Do you know what will be the final deciding factor in any transaction on a website? Trust. If the visitor doesn’t trust your brand or site, he won’t buy nor convert—even if you have what he/she was looking for. Thankfully, there are a number of actions to ensure you have a credible, trustworthy website. Before we jump in the list of said actions, let’s take a look at the 4 types of credibility, as spelled out by BJ Fogg, Ph.D, psychology professor at Standford:
- Earned: what your visitors experienced themselves
- Presumed: what they heard about you, assumptions
- Reputed: what someone told them about you (or referenced)
- Surface: their first impression, outlook
1. Back up your claimsTry to provide third-party evidence for each of your claims (studies, review, …).
2. Hunt down your bugs, typos or other pesky annoyancesDon’t shoot yourself in the foot. Make sure everything works and that your site is bug/typo free.
3. Keep it updatedIf your last article was written 2 years ago, or your website was created in 2005 and has not been updated since, how do you think your visitors react…
4. Show your facesIt’s easier to trust a brand (or anyone) when you can put faces with brand, so get your team on there!
5. Make it easy to useIf they have to work, and think hard to use your website / solution, it’ll be that much harder for them to trust you enough and buy from you.
6. Stay away from obvious stock picturesMost fake pictures look… fake (who would’ve thought), don’t rush your choices of pictures and stay away from obvious fakes “politically / ethnically correct group of young pretty people laughing and looking at a computer”.
7. Make it pretty but appropriate to your purposeMost people will judge you based on what they see as soon as they land on your website. What do you want them to think, how do you want to come across, what values do you want to show?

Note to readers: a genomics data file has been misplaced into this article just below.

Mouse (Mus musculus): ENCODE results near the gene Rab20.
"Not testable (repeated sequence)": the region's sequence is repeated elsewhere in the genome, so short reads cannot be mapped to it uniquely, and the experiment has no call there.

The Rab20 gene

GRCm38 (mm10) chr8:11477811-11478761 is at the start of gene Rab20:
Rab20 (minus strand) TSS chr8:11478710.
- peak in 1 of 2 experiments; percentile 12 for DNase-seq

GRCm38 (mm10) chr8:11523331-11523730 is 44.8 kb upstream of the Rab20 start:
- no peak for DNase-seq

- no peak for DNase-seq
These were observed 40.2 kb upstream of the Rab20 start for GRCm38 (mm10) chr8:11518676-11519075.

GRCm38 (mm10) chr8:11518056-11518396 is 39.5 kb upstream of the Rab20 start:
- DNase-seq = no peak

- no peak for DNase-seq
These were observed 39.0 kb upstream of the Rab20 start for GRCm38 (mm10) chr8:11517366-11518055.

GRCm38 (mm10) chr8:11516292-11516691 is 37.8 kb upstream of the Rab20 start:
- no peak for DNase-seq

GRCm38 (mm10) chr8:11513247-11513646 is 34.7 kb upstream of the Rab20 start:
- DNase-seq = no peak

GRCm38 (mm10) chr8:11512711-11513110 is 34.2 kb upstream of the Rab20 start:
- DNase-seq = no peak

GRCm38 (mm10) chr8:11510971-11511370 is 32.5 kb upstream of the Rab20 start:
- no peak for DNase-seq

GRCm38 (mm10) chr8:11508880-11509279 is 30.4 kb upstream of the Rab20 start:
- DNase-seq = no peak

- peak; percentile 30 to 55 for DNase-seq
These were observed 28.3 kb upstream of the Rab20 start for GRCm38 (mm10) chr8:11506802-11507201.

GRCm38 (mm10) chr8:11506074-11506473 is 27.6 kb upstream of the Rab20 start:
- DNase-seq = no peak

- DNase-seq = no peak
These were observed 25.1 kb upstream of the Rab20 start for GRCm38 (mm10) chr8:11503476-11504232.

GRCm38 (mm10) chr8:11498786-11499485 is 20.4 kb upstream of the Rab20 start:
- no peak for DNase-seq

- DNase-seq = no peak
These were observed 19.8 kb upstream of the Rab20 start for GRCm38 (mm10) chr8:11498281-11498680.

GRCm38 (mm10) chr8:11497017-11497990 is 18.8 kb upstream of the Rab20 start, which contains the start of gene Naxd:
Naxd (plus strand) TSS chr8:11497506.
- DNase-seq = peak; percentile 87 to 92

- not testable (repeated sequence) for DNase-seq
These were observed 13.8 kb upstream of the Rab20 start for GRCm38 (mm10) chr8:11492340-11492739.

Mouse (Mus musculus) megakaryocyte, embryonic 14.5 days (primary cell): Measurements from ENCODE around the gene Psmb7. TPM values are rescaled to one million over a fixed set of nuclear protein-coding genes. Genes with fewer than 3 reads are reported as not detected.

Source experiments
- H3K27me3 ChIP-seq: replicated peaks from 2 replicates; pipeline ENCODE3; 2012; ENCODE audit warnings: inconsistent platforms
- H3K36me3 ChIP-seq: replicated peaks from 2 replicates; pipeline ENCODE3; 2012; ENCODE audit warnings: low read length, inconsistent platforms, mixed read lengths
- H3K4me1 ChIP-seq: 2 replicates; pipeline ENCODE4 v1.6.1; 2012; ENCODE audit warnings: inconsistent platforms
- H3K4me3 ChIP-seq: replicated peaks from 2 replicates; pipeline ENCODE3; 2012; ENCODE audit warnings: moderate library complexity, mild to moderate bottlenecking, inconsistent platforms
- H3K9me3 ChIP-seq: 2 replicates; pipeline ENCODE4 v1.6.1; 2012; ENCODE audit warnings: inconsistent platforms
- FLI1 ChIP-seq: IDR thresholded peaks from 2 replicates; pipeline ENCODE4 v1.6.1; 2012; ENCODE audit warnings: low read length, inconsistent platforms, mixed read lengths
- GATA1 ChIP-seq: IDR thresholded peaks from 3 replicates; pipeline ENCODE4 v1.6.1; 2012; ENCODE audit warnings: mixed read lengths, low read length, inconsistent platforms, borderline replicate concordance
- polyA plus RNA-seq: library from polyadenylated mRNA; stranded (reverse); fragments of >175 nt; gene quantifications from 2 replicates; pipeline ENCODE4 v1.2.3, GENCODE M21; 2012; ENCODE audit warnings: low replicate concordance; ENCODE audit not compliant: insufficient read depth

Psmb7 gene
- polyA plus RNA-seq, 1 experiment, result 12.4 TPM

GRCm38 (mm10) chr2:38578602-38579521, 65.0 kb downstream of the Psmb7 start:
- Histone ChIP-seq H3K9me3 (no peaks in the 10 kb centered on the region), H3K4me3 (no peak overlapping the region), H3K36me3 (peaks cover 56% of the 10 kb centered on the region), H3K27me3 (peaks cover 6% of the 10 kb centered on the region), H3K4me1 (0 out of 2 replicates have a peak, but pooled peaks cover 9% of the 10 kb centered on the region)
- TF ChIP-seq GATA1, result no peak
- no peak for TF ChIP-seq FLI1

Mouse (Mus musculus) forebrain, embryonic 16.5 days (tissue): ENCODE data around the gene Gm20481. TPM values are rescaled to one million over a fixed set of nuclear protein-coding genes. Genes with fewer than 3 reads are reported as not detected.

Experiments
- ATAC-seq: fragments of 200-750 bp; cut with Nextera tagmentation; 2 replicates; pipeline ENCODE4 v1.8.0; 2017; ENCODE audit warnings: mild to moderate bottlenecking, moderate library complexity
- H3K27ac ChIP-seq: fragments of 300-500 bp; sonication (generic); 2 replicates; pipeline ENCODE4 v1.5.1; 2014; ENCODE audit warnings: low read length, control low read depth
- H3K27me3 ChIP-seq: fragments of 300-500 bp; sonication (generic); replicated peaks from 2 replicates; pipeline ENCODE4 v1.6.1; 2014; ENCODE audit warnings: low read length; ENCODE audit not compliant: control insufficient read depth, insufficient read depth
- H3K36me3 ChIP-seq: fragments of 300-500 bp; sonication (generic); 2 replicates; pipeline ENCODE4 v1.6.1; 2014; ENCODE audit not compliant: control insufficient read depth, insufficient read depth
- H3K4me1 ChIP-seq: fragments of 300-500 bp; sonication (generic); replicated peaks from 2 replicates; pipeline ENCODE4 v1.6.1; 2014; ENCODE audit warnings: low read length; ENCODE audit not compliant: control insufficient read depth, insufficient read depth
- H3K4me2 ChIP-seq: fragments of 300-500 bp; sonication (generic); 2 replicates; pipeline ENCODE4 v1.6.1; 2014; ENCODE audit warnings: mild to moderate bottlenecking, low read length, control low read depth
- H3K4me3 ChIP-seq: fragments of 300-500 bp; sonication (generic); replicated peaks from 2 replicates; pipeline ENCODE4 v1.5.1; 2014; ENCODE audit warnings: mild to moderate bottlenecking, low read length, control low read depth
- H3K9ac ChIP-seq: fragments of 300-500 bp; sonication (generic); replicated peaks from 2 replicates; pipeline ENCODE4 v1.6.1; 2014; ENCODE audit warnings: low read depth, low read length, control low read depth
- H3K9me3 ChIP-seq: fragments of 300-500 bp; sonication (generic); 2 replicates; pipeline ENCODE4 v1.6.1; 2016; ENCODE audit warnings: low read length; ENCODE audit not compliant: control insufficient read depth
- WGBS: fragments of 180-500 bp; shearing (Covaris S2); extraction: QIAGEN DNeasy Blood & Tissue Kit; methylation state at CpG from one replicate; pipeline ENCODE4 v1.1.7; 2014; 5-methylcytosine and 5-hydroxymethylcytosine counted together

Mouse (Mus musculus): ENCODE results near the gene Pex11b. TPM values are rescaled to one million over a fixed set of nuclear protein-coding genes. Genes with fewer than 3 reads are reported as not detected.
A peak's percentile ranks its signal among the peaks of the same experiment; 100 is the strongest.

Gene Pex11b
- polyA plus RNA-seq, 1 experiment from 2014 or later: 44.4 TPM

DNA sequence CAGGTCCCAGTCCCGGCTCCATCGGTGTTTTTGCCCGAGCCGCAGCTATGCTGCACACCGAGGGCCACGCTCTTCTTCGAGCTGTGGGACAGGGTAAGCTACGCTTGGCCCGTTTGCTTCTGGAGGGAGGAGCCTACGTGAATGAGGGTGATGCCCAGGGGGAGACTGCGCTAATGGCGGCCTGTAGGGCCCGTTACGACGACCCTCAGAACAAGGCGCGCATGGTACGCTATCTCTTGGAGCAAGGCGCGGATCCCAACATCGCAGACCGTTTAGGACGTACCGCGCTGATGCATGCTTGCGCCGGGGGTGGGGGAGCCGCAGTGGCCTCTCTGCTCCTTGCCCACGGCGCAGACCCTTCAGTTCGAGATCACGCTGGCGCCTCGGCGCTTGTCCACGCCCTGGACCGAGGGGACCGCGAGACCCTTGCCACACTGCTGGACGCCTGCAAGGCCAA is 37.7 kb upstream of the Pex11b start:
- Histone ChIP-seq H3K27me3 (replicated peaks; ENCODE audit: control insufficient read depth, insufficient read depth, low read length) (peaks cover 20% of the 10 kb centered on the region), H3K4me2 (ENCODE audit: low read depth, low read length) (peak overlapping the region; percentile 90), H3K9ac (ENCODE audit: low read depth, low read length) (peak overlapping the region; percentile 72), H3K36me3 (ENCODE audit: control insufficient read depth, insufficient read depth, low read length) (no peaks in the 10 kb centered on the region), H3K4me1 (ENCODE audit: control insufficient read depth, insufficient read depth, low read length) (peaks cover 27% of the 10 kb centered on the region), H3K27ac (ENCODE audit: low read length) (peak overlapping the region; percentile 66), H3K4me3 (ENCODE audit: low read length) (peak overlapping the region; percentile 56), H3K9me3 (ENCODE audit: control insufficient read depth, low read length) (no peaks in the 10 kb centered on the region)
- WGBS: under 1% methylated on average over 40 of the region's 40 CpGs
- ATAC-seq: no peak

8. Don’t be obnoxious with your ads and promotional contentIf people on arriving on you website risk a seizure with all the ads and other obnoxious blinking things, let me tell you it doesn’t transmit trust. Don’t do things YOU would hate to be submitted to.
9. Be easily reachableMake your contact information prominent on you website, and provide as much as possible. It reassures your visitors and push further away the fear your business might be a fake one.
10. Have a consistent voice across all channelsIs your voice and message (we’re saying message not content, you obviously shouldn’t publish the same way on all the different platforms) consistent across all channels? If you say something different every time, people will wonder which one is real, think you don’t communicate internally at best, or that you don’t look trustworthy at worst.
11. Be reassuringGotta take them by the hand and give as much reassurance as possible. This means testimonials, social proof, experts recommendations, case studies, safety/security marks, jobs page, customer reviews, client list … Back to you now, go over your website with these eleven points in mind and ask yourself: Is my website trustworthy? Would I buy from my company?
Jean-Baptiste is Growth Marketer at Kameleoon. Aside from reading a lot and drinking coffee like his life depends on it, he leads Kameleoon's growth on English markets.
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